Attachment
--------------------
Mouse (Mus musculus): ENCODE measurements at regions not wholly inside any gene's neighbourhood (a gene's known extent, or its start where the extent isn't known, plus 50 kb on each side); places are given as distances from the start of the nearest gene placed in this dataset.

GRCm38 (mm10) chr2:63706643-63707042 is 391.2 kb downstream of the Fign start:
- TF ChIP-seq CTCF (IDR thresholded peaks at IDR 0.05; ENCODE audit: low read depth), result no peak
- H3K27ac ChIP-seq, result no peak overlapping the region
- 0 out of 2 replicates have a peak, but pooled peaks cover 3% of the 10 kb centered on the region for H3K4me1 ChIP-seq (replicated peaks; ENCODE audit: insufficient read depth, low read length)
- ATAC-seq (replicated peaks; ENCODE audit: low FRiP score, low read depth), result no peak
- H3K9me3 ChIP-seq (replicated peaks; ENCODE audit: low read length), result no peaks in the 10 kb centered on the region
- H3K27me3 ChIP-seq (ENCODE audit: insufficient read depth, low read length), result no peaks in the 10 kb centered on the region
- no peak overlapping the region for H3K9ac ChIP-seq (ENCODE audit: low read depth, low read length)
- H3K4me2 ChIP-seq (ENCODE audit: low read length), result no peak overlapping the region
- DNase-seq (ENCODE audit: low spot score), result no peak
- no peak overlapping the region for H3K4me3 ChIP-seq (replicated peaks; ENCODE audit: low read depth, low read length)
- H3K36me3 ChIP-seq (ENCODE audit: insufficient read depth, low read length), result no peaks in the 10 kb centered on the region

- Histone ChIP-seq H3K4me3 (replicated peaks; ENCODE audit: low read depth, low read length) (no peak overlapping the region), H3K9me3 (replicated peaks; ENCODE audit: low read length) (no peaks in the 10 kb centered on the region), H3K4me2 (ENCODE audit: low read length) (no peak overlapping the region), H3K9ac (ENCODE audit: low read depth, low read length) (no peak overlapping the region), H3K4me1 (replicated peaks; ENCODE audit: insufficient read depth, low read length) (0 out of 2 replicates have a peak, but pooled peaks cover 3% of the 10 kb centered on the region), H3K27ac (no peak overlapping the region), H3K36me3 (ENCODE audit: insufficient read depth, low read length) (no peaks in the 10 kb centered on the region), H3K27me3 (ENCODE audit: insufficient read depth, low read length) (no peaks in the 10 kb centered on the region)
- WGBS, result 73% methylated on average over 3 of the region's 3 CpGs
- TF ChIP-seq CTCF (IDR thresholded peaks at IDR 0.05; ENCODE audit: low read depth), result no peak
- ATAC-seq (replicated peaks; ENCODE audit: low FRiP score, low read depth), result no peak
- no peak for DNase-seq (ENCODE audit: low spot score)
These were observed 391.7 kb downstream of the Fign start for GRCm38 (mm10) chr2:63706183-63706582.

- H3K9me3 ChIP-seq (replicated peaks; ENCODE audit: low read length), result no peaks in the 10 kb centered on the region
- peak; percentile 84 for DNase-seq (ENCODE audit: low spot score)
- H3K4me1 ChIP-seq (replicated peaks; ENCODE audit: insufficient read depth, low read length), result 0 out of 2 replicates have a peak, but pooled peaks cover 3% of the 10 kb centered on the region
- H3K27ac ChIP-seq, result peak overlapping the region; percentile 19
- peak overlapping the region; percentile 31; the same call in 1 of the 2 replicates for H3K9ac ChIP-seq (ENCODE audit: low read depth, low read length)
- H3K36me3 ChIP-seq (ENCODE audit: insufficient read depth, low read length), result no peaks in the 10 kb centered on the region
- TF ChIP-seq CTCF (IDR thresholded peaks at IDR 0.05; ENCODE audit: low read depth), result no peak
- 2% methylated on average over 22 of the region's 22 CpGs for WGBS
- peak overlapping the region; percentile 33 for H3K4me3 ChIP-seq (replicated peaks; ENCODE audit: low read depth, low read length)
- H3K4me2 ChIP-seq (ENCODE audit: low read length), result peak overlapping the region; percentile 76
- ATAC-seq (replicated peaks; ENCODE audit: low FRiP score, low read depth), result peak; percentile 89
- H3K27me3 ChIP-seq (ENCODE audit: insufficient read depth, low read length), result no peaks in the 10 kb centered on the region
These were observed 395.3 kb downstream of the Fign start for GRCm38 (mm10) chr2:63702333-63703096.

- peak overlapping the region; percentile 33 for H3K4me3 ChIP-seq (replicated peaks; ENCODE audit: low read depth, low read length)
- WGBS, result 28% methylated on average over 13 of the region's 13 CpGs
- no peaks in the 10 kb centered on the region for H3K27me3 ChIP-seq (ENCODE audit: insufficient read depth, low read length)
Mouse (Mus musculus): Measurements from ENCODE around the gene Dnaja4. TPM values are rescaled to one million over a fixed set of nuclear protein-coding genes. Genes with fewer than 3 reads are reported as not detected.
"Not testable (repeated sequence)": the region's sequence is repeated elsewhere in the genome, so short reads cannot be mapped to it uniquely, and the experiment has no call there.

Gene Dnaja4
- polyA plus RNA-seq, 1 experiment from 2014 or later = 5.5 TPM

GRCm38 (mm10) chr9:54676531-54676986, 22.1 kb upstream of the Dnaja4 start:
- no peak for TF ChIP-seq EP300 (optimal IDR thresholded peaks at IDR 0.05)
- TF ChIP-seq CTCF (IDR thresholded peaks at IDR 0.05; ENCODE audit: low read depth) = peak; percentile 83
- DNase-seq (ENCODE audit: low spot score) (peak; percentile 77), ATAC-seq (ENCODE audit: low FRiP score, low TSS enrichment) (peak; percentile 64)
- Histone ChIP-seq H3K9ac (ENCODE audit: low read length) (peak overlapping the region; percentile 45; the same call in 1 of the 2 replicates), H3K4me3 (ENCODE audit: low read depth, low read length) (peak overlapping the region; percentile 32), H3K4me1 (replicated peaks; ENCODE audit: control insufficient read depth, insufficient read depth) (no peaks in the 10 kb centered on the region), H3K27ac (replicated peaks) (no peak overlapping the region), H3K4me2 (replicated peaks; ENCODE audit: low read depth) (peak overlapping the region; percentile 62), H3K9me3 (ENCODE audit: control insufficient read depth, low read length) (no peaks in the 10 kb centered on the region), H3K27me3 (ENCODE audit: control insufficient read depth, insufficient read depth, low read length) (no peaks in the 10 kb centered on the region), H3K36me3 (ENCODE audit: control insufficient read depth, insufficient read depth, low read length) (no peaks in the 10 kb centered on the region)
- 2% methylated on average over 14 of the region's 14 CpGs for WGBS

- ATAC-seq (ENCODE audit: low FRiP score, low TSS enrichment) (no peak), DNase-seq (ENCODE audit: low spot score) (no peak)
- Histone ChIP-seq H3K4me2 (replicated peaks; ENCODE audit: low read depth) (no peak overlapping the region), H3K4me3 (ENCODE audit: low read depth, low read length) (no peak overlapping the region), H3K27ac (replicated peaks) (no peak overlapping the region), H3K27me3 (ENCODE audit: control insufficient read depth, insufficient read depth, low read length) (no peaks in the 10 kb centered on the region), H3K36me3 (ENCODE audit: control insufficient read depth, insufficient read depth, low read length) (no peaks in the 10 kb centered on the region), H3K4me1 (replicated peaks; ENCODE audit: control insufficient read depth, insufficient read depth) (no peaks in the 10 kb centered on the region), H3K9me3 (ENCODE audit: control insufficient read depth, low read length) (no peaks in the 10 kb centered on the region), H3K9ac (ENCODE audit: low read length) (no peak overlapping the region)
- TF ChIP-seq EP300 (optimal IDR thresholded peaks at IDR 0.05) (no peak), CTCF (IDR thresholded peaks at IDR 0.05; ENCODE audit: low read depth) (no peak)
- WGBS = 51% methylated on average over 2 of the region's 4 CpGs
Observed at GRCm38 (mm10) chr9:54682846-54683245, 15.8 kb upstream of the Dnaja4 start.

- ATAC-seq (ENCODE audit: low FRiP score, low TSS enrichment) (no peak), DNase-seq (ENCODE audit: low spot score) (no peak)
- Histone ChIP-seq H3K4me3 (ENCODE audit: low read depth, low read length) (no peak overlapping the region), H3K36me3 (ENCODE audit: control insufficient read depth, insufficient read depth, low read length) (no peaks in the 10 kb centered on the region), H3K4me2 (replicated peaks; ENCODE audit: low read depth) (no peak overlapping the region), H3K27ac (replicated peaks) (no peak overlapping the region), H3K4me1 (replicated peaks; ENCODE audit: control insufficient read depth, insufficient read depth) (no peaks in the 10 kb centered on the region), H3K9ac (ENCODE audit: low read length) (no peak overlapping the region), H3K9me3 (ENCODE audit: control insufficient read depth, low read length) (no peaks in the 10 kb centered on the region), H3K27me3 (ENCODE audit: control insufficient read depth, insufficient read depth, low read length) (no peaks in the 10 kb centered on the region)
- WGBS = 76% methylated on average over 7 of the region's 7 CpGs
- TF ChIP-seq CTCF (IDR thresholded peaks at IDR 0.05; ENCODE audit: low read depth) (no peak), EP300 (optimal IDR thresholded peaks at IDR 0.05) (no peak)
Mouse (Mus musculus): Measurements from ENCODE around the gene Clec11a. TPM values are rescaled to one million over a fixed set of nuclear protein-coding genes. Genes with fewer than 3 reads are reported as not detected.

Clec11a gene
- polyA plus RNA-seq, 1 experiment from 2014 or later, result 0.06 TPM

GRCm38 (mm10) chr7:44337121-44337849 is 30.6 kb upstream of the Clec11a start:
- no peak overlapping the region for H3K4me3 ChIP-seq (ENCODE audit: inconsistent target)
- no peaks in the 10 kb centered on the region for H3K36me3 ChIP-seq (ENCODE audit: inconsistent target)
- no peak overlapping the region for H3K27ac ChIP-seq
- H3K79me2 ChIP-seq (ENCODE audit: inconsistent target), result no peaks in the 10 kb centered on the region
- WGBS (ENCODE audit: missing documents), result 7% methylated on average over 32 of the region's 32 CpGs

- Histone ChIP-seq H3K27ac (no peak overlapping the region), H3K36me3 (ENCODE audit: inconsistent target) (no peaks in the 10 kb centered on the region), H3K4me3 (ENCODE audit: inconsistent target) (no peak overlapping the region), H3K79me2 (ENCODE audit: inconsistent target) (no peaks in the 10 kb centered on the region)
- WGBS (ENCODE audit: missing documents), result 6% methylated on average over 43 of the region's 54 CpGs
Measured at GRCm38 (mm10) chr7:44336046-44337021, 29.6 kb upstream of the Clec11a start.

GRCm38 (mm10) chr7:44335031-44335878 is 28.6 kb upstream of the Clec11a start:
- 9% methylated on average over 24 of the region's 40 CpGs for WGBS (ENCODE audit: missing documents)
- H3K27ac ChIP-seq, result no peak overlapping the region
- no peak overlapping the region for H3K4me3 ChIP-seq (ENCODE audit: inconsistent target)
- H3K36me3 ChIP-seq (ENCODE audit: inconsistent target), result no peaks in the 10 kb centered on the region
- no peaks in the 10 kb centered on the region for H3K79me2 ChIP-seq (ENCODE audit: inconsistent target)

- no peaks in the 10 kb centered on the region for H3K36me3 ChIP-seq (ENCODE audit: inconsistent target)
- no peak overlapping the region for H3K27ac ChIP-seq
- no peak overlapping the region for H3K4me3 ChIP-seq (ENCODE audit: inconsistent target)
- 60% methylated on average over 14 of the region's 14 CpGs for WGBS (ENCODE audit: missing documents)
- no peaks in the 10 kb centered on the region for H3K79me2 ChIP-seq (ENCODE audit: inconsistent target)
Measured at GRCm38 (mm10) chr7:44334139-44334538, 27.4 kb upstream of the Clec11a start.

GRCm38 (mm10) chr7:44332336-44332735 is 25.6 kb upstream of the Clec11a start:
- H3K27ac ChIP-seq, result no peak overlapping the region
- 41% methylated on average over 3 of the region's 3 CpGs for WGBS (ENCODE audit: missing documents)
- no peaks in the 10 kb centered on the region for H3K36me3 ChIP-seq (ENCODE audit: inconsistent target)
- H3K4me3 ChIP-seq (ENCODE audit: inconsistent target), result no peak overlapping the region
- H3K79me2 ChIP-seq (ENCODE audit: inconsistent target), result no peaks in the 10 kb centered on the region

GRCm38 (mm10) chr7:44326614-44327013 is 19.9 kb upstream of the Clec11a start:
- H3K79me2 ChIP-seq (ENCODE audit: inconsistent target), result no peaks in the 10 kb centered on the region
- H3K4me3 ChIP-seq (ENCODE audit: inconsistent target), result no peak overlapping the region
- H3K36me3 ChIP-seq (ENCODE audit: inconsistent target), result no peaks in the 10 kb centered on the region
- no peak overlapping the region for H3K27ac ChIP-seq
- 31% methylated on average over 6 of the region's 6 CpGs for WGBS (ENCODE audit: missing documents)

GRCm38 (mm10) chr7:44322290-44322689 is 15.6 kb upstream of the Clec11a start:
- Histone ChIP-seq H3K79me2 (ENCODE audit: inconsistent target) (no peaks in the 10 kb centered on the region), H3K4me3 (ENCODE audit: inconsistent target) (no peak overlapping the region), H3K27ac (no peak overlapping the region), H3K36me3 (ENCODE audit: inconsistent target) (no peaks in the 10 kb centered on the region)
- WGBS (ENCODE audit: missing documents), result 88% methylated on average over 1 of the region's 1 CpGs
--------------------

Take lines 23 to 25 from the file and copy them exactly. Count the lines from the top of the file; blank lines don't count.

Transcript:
- H3K27ac ChIP-seq, result peak overlapping the region; percentile 19
- peak overlapping the region; percentile 31; the same call in 1 of the 2 replicates for H3K9ac ChIP-seq (ENCODE audit: low read depth, low read length)
- H3K36me3 ChIP-seq (ENCODE audit: insufficient read depth, low read length), result no peaks in the 10 kb centered on the region